On Mar 12, 2008, at 8:58 AM, Christophe Dehais wrote:

Indeed the timeline UI in itself is quite some work I guess. Maybe

just implementing the motion path on-canvas helper with onion skinning

simulation could be more reasonable for this period of time.

 Now that I think of it, it would have helped me to have an LPE editing mockup before I started. (more precise than what I had in my head)  So perhaps you should (like you already did) start gsoc with as precise a UI description as possible. (for example also, who writes to XML, what will be written to XML, which XML changes should trigger an update of which widgets, etc...

That's seem a good plan of action. I'd like to avoid proposing

something that turns out to be a dead-end for future improvements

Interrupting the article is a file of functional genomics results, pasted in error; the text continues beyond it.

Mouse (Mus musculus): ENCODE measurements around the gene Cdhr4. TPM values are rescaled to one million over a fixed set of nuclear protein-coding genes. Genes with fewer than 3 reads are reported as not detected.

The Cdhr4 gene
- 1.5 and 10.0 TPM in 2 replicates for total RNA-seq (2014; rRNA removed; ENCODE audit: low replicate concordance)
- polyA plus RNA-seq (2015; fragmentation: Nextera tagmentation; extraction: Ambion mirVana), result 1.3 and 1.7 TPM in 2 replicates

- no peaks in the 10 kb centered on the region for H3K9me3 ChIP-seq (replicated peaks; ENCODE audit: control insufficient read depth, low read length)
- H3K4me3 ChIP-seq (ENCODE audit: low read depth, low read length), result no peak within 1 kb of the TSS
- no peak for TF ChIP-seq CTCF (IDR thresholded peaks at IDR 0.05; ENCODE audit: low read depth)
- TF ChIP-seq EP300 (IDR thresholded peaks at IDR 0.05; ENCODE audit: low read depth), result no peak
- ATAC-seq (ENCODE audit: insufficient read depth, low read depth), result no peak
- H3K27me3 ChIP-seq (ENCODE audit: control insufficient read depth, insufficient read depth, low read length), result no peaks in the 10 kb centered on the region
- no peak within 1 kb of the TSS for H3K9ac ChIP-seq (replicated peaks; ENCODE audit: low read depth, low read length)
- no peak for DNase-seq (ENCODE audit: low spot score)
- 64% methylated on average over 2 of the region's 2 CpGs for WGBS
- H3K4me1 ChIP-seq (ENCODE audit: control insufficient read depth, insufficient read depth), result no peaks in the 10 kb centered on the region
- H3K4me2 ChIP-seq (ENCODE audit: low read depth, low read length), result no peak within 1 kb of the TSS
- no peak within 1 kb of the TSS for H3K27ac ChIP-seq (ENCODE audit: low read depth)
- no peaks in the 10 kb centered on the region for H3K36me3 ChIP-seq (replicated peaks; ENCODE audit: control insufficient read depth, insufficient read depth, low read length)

(toward full SMIL compliance), So a careful analysis is definitely

good. And making mockups would help getting feedback from

animation-aware users.

Also if you're looking at a solid back-end, remember that there are *two* main ways to do animation in SVG. There is the declarative SMIL style animation, but then there is also animation driven by scripting such as Javascript. It's also very possible to mix the two. Also given that Bob has gotten some big jumps in scripting and DOM coming along, there is a higher chance of needed internals being there. Also for web browsers the scripting route, or at least supplementing with scripting, is a very common one.

I think that a first-pass UI might allow for a pane to preview change curves, basically a simple timeline showing curves like on the wiki page you did. Then allowing for a separate playback window so show an animated version of the file, while the main file remains unchanged.